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Cathy H.4

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Review for Partners of the Americas, Inc., Washington, DC, USA

Rating: 5 stars  

Volunteers in Partners of the Americas connect, serve, and change lives. There are as many ways to make good things happen as there are individuals who belong. Partners’ strength is it embraces flexibility and has faith—based on experience—that ripples from service will impact others.

Partners has given me a world of friendships. I’ve been able to serve, and I’ve changed many lives, including my own.

Here’s a taste of how Partners’ three-part mission works:

John Beattie, a retiree in the Colorado Chapter of Partners of the Americas, wanted to improve the English and teaching skills of public-school, K-12 teachers in their counterpart chapter in Minas Gerais, Brazil. The problem: English is a required part of the curriculum there, but few teachers are fluent.

A “skunkworks” personality, John piloted a solution: He motivated his chapter to build a program, which lasted until COVID. Every July (summer vacation in Brazilian schools), 14 teachers flew to Colorado, lived with families, and learned the local community college’s latest teaching techniques. Colorado Partners did deep pocket fund-raising; they paid the college professors and paid for plane tickets for the teachers when needed.

How could lives not be changed? One example: Marcîa Pinheiro, an ELL teacher from Brasília, was accepted for the University of Brasília’s highly competitive Masters in Applied Linguistics degree, now completed. Another: John recruited an ELL expert from the University of Northern Colorado to join the chapter. Soon, Professor Tom Griggs traveled to Minas Gerais to give ELL workshops on a Partners Travel Grant. When he retired, Tom spent last year as a visiting professor at a university in Minas Gerais.

Some volunteers thrive when they carefully create an enduring structure such as the annual Brazilian Film Festival that Illinois-Sāo Paulo State chapters sponsor. Other volunteers use their expertise to educate others, such as Denise Decker, Ph.D. in the DC-Brasília Partners. Denise has been blind since birth. Guide dogs are crucial to her mobility and have been a powerful reinforcement to her lectures on inclusion for chapters in the US and Brazil.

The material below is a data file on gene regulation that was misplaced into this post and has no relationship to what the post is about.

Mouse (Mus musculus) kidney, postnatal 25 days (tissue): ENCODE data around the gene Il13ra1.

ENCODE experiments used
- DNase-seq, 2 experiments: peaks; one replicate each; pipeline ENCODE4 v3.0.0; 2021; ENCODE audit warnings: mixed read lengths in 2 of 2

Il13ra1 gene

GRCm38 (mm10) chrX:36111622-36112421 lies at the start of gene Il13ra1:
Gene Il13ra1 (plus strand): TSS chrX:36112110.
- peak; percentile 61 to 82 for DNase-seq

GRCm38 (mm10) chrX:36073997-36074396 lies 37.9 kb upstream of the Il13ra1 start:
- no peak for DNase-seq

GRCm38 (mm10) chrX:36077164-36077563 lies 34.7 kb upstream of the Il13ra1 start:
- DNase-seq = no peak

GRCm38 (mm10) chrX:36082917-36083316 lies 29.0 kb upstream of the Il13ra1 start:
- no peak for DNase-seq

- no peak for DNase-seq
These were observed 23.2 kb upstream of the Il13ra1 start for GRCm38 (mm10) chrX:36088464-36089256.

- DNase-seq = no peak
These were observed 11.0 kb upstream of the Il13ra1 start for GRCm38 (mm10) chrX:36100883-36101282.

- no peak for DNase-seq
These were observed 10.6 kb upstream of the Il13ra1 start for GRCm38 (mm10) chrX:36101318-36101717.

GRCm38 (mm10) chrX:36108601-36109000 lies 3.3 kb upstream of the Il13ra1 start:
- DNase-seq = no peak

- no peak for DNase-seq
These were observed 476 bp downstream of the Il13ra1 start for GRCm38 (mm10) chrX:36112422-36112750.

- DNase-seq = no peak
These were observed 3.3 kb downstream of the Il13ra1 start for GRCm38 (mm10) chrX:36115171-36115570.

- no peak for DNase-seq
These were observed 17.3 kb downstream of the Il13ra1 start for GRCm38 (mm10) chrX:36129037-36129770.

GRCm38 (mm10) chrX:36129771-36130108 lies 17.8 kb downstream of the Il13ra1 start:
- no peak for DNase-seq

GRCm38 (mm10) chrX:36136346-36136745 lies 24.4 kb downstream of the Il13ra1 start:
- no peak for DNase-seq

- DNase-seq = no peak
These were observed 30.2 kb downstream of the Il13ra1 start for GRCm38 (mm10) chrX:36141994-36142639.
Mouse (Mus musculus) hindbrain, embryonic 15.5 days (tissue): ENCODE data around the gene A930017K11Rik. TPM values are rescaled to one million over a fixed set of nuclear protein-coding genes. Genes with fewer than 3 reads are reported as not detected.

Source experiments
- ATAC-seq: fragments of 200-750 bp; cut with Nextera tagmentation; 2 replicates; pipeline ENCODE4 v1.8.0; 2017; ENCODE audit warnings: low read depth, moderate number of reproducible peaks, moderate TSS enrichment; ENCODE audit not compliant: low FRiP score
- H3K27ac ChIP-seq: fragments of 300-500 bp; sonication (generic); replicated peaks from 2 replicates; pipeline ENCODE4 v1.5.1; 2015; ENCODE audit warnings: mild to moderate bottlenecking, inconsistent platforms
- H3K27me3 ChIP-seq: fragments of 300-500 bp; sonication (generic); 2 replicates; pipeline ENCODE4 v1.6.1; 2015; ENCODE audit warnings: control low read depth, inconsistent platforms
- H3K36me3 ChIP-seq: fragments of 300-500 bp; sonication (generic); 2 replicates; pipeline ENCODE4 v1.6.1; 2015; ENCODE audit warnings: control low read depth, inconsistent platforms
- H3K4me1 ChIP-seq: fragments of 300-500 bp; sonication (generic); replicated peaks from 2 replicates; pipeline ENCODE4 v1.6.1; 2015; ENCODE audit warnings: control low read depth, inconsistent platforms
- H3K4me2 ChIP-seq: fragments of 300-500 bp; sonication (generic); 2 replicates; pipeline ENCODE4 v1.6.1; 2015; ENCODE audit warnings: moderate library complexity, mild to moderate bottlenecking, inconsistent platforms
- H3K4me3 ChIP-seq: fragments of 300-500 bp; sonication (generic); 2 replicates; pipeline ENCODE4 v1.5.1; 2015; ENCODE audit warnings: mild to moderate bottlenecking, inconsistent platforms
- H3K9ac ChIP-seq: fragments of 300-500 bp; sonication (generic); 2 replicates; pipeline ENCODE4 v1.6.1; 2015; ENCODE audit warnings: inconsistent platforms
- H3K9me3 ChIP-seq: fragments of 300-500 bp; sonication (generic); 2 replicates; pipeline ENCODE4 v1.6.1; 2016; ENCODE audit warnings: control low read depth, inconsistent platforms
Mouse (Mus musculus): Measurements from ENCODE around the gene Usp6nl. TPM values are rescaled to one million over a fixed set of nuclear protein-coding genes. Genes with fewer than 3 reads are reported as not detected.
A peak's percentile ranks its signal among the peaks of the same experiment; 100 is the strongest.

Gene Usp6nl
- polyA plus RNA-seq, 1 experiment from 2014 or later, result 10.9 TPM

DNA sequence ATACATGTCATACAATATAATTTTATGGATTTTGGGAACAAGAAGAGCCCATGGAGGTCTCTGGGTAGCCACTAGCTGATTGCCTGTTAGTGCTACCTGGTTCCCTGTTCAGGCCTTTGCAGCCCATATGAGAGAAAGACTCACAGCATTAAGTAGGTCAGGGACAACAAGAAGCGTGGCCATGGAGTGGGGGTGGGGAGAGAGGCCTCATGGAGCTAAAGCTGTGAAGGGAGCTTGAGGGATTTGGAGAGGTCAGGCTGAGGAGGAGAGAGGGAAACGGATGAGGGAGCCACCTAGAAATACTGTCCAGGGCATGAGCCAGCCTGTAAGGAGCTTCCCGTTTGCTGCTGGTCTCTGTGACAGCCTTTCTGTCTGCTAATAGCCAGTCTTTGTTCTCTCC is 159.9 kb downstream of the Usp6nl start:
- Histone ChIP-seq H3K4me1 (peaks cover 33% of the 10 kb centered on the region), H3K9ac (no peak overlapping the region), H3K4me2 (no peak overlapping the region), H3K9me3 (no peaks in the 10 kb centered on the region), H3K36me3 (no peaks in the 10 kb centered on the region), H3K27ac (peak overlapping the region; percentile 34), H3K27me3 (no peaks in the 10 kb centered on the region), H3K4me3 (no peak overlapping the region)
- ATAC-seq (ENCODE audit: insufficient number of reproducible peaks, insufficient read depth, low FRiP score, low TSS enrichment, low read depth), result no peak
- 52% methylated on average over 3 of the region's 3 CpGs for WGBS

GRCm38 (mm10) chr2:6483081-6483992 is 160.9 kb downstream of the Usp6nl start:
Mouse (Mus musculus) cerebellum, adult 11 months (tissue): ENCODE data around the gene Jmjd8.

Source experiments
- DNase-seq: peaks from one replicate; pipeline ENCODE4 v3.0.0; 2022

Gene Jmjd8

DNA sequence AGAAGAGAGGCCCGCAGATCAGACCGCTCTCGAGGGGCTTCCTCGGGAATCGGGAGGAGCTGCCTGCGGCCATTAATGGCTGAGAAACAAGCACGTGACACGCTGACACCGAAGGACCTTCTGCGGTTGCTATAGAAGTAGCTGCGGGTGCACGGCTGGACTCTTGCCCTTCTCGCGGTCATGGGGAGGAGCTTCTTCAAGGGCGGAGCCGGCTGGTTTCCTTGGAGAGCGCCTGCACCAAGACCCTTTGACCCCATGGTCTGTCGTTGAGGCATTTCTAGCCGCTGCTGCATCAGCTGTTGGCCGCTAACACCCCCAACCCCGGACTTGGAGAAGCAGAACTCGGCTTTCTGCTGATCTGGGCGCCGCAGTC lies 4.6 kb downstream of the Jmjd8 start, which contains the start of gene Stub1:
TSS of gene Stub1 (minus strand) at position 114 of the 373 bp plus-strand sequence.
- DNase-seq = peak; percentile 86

Inspired by President John Kennedy, Partners of the Americas was founded as the people-to-people component of the Alliance for Progress. More than 50 years later, it has evolved from the original concept of linking a US state to a Latin American country (or US state-to-Brazilian State.) Now Partners is more multi-lateral, with volunteers across chapters collaborating in projects with common interests.

I’ve been involved with Partners for more than 30 years and belong to the DC-Brasilia chapter. My pleasure and skill are to inspire teams that open opportunities for others here and there “organically,” meaning one action opens other possibilities, and so on. Our chapters’ most impactful project started when a fellow Partner and I organized a talk by a visiting TV morning show host from Brazil to DC teachers during a day-long workshop arranged by the National Geographic Society. He wowed them.

That led to DC and Brasilia exchanging four groups each of low-income students who earned their way by doing community service projects — with the chapters doing a lot of fund-raising. All, I believe, met with the US Ambassador in Brazil.

At some point, the US Embassy in Brazil started a Youth Ambassadors program for low-income English language students who had to do community service. Now the US State Department’s Youth Ambassadors program was operating, pre-COVID, in at least nine countries.

Most recently, volunteers from multiple chapters, both in the North and South, have been recruiting and training K-12 teachers to incorporate global exchanges into their required curriculum. We are working with the staff at Partners and the International Education and Resource Network (iEARN).

For a fitting “connecting-serving-changing lives” finale: I heard about iEARN when I became a founding member of Patagonia-Montana Partners. (Story for another time.) The first Patagonian Partners teacher that I met was an English-language instructor in a public high school who used iEARN projects in her classes. Today she is the retired director of educational technology for the Organization of American States, and we are still close friends.

Role:  Volunteer